Portrait of the Artist as a (not so) Young Man
This is not a portrait nor a young man…discuss.\
Yes- leave it to me to pick a nerdy title for a blog post. I’m special that way. Now onto the blogosphere….
Last weekend I got to sit out in the evening at a local pub – the mahogany bar in front of me and on the other side of a wooden divider, the sounds of a lone singer belting out classic tunes by Neal Young, Pearl Jam and other amazing artists. It was as close to my version of “The Voice” as I had come to before….hearing the vocals but only being able to imagine from whom they arose.
The singer had a fantastic range and a syrupy but deep tonality that surprised me for the range of various different songs he was playing on the guitar while strumming away. I had an image in my head of who this guy was. When I took my beer and headed over to the patio where he was performing, I was surprised to see a guy not much taller than myself with a pair of jeans, spectacles and an unassuming blue and gray plaid short-sleeve shirt. My first impression was, “man, this guy looks like Moby but I don’t think Moby sings like that.” My second was: “did we go to school together?”
I was thoroughly enjoying this guy singing and even wanted to catch up with him after as I have been looking to hire a vocalist to record (or re-record in some cases) some original music I have written. After he played his last tune, he thanked the audience and also said that he had an original 10 song CD for sale for $5.
An older gentleman sitting with his 3rd or 4th wife – I couldn’t tell the exact number; it’s so hard to tell these days – started laughing and quipped to me: “$5 for 10 songs? How good can it be? He’s a little old to be hocking CDs.” In one minute he was able to convey every horrible judgement that some inappropriate distant relative from the past had said to me at one point or another about something or somebody.
Thankfully, I had not let my “beer voice” talk on my behalf and instead, just said something to the effect of “well, he’s really good and clearly enjoying himself.”
I was so frustrated by this guy. Was I internalizing his comment a bit? Probably – sure. What gets me though is the ease with which he felt comfortable making fun of this artist. Had he been 20, I am sure he would have still said something like “let’s see where you are in 20 years” but have accepted the fact that he was giving it a try. The message here was that his age had something to do with the acceptability to express a passion of his – guitar playing and singing. (OK, OK – editors note here – I AM internalizing that part because, honestly, for all I know he hates singing and guitar playing and was just doing it to pay the bills. But based on the looks of his tip jar that night, I highly doubt it.)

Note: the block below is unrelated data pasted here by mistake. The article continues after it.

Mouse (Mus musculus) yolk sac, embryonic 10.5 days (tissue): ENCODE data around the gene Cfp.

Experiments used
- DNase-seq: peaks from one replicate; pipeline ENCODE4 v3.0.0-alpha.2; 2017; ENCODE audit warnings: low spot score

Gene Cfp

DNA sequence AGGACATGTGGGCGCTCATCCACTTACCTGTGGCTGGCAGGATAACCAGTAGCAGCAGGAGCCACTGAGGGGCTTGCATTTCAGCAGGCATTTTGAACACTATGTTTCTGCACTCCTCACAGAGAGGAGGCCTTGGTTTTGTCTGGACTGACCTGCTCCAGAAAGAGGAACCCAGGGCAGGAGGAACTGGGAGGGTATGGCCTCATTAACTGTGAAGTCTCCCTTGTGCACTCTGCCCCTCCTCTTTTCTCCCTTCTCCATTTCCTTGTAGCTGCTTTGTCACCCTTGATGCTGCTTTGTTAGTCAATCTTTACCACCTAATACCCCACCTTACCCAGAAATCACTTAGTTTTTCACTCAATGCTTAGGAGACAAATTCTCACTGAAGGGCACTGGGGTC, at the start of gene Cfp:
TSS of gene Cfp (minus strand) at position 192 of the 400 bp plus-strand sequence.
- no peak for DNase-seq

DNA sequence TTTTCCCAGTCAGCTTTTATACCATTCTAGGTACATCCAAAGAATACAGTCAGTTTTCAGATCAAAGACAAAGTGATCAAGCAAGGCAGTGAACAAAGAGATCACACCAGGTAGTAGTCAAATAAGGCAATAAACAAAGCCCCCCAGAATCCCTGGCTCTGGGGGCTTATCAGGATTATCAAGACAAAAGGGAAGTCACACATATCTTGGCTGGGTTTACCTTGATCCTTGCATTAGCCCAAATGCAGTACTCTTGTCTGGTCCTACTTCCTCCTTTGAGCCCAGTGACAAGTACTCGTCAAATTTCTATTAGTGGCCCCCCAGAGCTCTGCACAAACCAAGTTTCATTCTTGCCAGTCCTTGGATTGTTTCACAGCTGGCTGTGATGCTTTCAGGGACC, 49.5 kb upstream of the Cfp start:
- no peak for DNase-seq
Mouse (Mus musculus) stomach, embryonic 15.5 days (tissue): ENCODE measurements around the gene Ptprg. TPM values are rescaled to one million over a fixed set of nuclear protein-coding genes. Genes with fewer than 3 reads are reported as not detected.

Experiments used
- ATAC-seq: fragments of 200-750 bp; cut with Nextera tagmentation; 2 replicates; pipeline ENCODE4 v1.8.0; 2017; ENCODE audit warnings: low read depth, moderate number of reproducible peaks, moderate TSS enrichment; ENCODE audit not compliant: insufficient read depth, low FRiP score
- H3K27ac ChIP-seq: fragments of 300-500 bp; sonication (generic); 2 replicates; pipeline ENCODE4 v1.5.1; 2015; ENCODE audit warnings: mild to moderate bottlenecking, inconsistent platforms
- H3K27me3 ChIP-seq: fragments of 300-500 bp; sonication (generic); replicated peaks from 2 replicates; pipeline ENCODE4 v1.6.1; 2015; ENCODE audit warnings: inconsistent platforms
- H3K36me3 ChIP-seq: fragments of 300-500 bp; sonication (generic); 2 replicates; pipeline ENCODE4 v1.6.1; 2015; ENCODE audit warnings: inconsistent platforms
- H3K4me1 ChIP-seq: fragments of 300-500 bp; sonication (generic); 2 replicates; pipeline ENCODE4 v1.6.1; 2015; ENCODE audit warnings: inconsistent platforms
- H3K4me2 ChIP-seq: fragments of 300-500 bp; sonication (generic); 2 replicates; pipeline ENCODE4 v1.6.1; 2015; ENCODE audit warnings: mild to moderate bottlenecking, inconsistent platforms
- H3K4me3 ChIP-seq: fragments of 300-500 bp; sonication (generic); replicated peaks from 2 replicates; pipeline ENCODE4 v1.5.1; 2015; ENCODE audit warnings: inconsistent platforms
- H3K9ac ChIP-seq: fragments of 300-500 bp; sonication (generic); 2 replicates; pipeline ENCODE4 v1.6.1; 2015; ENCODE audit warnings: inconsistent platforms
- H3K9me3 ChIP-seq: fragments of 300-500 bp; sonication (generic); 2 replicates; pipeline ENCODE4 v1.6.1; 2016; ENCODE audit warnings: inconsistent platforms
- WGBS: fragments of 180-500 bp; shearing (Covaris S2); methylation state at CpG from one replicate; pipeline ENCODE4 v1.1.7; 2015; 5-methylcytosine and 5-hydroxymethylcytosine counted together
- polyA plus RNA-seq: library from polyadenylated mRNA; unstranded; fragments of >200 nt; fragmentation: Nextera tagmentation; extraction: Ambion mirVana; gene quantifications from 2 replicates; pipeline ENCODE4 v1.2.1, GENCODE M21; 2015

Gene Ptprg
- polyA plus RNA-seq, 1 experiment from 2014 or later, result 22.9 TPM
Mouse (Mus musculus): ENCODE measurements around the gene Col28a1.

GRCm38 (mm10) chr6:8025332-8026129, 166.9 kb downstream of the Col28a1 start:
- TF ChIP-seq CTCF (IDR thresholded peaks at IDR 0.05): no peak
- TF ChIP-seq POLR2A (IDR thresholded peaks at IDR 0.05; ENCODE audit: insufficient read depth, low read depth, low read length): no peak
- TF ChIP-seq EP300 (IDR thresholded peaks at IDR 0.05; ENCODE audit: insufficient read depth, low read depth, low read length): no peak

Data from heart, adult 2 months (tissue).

Why is our society so comfortable with allowing youth to explore but once you reach a certain age limit, it becomes more acceptable to judge? I am the first to find annoyance with all of those adults still “finding themselves” but that doesn’t mean that people necessarily should stop finding a part of themselves.
Sometimes people are found – they don’t need to look anymore. They are born into families that are supportive (financially, emotionally or otherwise) or have a natural gift for those faculties that are easier to get caught and be found – athletics, academics, the last name Kardashian. However, many of us have a lot of exploring to do and this should not be seen as the antithesis of responsibility. It’s quite the opposite. Show me the person who has nothing left to figure out and I’ll show you someone who continues setting unrealistic expectations on someone – a child, an employee, an entire Republican party (hello Mr. Trump – I’m talking to you).
But in all seriousness, Joyce wrote about his protagonist breaking away from conventional norms and figuring out his identity. He was a young man but his age wasn’t what made it exceptional. It was his journey. This doesn’t have to stop just because you happen to be an older man of means sitting with your 3rd or 4th wife watching an amazing guitarist and singer for free on a beautiful weekend evening. That’s not “making it” at all – that’s barely even “finding it” if you ask me.
Until next time,